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Hair analysis and its concordance with self-report for drug users presenting in emergency department.

2016 Oct 01

Journal Article

Sharma, G.; Oden, N.; VanVeldhuisen, P.C.; Bogenschutz, M.P.

Drug Alcohol Depend





Adult; Analgesics, Opioid; Cannabinoids; Cannabis; Cocaine; Drug Users; Emergency Service, Hospital; Female; Hair; Humans; Male; Middle Aged; Reproducibility of Results; Self Report; Substance-Related Disorders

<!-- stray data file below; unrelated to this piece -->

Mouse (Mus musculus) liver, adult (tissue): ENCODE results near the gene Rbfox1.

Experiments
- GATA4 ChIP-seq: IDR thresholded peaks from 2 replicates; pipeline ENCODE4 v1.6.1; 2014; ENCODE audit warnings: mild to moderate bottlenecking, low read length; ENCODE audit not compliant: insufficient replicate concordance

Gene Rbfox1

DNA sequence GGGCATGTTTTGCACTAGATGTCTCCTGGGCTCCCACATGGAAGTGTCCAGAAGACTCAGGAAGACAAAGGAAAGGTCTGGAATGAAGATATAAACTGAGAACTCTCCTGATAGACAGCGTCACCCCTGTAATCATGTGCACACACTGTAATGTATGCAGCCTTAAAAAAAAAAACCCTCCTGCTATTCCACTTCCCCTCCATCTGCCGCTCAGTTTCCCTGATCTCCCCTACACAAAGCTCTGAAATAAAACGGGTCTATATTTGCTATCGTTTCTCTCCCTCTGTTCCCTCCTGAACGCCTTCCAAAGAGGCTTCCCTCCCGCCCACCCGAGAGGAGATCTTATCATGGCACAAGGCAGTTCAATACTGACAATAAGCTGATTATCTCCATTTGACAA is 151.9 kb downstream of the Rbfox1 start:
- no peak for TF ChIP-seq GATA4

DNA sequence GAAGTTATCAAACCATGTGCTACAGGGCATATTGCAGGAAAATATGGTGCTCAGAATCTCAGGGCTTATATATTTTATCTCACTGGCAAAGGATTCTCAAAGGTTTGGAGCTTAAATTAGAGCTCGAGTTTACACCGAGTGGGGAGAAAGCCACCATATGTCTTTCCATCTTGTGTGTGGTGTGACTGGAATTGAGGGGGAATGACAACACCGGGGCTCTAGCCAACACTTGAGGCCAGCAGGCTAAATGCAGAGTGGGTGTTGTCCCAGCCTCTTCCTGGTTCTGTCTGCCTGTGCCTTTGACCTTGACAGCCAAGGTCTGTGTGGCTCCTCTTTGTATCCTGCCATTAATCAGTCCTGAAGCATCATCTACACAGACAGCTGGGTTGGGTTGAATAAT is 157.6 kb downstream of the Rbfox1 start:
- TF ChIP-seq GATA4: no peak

BACKGROUND: Secondary analysis using data from the National Drug Abuse Treatment Clinical Trials Network randomized trial (NCT # 01207791), in which 1285 adult ED patients endorsing moderate to severe problems related to drug use were recruited from 6 US academic hospitals.OBJECTIVE: To investigate the utility of hair analysis in drug use disorder trials with infrequent visits, and its concordance with Timeline Follow Back (TLFB).METHODS: This study compared the self-reported drug use on the TLFB instrument with the biological measure of drug use from hair analysis for four major drug classes (Cannabis, Cocaine, Prescribed Opioids and Street Opioids). Both hair analysis and TLFB were conducted at 3, 6 and 12 month follow-up visit and each covered a 90-day recall period prior to the visit.RESULTS: The concordance between the hair sample results and the TLFB was high for cannabis and street opioids, but was low to moderate for cocaine and prescribed opioids. Under-reporting of drug use given the positive hair sample was always significantly lower for the drug the study participant noted as their primary drug of choice compared with other drugs the participant reported taking, irrespective of whether the drug of choice was cannabis, cocaine, street opioids and prescribed opioids. Over-reporting of drug use given the negative hair sample was always significantly higher for the drug of choice, except for cocaine.CONCLUSIONS: This study extends the literature on hair analysis supporting its use as a secondary outcome measure in clinical trials.

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